The debate over the privatization of Social Security is confusing all of us.
Politicians and even many economists in favor of privatization are promising a rosy future with a U.S. gross domestic product so large that taking care of our elderly will be a breeze. To get to this nirvana, we only need to divert retirement funds from bonds that have historically paid low returns to stocks that have paid much higher returns.
Sorry, this is flimflam. Privatization will have virtually no effect on the future U.S. GDP. But there is a very important political reason why we should privatize, sooner rather than later.
Logically, the argument in favor of privatization must rest on one of three ideas:
Better investments: Privatization will improve the choice of investments, making the economy grow more rapidly, and creating a bigger "pie" in the future from which retirees can have their slice.
More savings: Privatization will make the "pie" bigger, not because of better investment choices but because we will save more.
Less acrimony: Privatization will transfer the responsibility for retirement from the federal government to private individuals, thus eliminating the agonizing discussion over just how big a piece of the national pie retirees deserve.
So which is it? Better investment, more savings or less acrimony?
Surprise, it isn't better investments or more savings. The real value of privatization is that it will take the determination of benefits out of the political arena, and halt the intergenerational political conflict that is already here and sure to get worse.
Most commentators suggest that privatization will work because it will allow us to make better investments. The discussion usually begins with a comparison of rates of return on stocks (10 percent) versus bonds (2 percent). It is argued that if we allow retirement savings to be invested in the stock market, then we can expect a huge increase in the return on our savings. This is faulty thinking. We have a very sophisticated financial system that does a superb job picking the best allocation for new money. The choice of projects does not depend very much on whether firms finance new investments with debt or equity.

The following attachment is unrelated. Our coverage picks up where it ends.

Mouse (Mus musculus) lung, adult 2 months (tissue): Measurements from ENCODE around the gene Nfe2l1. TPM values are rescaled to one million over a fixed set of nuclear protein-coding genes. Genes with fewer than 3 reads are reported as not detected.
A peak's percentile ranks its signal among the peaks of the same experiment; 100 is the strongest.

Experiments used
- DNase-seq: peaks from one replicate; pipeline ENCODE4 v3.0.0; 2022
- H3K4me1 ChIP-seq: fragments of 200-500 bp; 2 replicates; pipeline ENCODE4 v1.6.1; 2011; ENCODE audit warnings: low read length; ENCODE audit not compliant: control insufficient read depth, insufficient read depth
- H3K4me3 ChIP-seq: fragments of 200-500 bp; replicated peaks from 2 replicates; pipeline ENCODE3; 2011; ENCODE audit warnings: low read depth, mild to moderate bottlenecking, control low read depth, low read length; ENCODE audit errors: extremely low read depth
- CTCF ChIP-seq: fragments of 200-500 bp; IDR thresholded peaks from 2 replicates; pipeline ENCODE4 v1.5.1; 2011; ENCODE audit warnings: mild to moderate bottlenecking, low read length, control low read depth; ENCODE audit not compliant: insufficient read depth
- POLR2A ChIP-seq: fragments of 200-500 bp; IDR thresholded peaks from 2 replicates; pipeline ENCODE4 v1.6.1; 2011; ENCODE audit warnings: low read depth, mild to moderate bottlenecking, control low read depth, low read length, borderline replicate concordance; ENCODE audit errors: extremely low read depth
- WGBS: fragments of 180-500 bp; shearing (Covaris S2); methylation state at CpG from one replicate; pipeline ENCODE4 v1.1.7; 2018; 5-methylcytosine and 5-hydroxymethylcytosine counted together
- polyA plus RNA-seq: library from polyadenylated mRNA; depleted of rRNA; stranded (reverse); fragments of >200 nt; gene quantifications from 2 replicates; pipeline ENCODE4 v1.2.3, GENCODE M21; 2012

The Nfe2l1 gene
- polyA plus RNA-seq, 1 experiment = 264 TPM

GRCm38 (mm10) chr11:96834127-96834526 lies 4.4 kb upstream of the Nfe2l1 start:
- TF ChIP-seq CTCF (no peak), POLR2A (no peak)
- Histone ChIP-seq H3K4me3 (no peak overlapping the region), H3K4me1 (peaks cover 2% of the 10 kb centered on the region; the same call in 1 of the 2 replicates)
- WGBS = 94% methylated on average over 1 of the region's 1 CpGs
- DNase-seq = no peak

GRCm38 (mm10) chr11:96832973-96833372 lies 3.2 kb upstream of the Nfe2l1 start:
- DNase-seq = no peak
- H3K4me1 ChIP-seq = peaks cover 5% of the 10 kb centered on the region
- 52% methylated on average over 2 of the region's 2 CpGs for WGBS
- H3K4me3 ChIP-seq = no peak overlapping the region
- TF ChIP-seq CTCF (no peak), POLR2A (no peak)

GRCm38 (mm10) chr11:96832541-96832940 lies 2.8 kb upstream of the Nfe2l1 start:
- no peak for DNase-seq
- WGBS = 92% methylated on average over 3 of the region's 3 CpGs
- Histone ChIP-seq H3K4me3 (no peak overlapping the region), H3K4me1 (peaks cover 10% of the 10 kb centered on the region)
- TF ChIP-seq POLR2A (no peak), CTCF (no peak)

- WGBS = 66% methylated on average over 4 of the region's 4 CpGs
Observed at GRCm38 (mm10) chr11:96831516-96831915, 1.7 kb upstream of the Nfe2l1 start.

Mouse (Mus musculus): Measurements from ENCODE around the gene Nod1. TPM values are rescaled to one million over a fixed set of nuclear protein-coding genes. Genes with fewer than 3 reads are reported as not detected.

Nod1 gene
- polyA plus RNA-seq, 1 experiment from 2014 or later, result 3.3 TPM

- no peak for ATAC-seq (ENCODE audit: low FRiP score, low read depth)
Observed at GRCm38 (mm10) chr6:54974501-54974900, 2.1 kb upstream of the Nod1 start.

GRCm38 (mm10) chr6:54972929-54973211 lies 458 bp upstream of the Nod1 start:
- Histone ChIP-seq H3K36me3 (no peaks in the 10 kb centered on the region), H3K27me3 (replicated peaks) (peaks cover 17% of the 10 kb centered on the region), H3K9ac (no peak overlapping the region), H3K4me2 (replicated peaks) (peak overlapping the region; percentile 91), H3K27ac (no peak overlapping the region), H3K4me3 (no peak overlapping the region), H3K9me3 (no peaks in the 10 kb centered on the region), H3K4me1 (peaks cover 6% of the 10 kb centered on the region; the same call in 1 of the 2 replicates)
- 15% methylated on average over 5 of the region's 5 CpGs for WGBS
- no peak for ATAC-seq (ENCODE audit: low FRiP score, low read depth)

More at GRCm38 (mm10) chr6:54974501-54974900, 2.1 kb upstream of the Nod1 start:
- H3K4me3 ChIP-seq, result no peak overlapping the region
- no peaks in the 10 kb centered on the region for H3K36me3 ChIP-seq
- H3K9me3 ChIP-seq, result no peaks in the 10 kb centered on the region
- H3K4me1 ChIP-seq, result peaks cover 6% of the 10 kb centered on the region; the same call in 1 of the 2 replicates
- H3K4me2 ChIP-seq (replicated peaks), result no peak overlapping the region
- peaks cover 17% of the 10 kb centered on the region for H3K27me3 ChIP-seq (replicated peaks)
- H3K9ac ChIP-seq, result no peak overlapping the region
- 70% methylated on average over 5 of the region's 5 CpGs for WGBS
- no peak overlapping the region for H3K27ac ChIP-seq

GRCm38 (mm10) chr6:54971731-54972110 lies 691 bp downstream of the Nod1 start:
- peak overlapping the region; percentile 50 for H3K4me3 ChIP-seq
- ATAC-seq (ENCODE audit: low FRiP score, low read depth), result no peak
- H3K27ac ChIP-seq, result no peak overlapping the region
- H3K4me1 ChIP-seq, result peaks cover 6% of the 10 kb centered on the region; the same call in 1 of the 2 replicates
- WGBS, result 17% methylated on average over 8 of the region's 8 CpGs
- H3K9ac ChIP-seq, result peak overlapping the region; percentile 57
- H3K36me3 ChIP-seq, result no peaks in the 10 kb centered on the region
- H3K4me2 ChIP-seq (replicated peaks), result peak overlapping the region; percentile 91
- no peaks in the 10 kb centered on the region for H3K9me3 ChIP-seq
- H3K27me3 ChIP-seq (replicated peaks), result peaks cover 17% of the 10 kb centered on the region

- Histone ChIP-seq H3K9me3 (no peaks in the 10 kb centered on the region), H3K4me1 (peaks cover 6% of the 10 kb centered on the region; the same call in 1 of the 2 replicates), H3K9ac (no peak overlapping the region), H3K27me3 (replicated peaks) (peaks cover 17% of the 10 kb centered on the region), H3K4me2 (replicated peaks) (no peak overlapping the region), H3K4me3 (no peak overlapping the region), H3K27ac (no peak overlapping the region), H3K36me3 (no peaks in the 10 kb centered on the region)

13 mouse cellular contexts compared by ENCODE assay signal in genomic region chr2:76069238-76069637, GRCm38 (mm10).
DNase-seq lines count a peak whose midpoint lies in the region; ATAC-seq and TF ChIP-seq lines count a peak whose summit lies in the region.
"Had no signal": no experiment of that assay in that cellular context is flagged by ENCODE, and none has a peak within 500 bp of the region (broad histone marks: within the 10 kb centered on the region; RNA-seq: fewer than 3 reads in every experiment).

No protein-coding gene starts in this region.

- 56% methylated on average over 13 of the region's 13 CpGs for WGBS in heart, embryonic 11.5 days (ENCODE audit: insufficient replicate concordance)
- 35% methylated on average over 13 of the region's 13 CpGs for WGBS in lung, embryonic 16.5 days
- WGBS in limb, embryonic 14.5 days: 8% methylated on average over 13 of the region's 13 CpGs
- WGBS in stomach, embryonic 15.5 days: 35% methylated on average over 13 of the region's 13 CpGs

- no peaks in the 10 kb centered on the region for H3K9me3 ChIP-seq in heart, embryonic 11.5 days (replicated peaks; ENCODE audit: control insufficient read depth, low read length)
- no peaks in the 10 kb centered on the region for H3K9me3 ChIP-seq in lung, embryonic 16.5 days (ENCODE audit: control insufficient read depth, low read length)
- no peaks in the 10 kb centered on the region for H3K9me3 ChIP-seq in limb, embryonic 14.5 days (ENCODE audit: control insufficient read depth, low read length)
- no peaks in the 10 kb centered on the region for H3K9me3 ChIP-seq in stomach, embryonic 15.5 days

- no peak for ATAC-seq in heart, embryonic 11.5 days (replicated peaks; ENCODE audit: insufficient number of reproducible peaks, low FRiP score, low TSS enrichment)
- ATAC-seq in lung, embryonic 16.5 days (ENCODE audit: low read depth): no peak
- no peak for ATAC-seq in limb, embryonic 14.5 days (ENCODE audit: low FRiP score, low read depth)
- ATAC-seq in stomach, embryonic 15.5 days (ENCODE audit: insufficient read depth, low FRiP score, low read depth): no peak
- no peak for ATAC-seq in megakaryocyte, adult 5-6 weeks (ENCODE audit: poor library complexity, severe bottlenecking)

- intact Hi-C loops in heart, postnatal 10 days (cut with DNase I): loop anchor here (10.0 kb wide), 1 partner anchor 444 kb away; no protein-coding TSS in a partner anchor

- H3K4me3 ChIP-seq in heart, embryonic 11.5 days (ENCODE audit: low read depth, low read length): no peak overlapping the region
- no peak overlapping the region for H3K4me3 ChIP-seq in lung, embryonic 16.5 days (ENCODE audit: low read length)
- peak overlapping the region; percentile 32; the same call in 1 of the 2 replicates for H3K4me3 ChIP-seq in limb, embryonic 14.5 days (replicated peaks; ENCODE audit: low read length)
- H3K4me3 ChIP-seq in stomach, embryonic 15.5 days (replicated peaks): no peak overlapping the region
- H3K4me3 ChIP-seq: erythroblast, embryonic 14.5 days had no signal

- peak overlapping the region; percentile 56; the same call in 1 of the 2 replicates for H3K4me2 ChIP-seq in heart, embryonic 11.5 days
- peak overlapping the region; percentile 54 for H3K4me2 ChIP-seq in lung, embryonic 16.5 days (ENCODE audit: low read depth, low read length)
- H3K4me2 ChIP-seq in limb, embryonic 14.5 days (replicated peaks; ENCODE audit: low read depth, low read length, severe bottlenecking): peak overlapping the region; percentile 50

Therefore, with privatization, the economy will make the same investments and have the same amount of corporate earnings to split between bond holders and equity investors.
Although it is highly unlikely that privatization will have much effect on the rate of return to U.S. savings, it is possible that total U.S. savings will increase. This would be a good thing. After all, net private savings are now nearly zero. If we don't save, we don't grow, and our future is starting to look pretty bleak, especially when the baby boomers are all retired and demanding benefits.
There is, however, a real and important benefit from privatization. It would take a very difficult income-distribution question out of the hands of the government. We let the private market largely decide the distribution of income among members of the same generation. However, we choose politics not economics to decide how much you and I contribute to the welfare of our aged parents. This creates intergenerational conflict that seems relatively quiet now only because the politics of aging are better understood by the old than by the young there is an AARP (formerly the American Association of Retired Persons) but no AAWP, "W" standing for working.
When the baby boomers retire, their numbers will overwhelm, and the focus on the elderly is sure to increase. ... Don't be misled by the promise of high returns in the stock market. Privatization surely will not mean better investments for the U.S. overall. The core issue is a familiar one: personal versus public responsibility. Privatization will take retirement planning out of the public arena and put the burden on those with the greatest personal stake: future retirees and their families.
Leamer is a professor of management at UCLA
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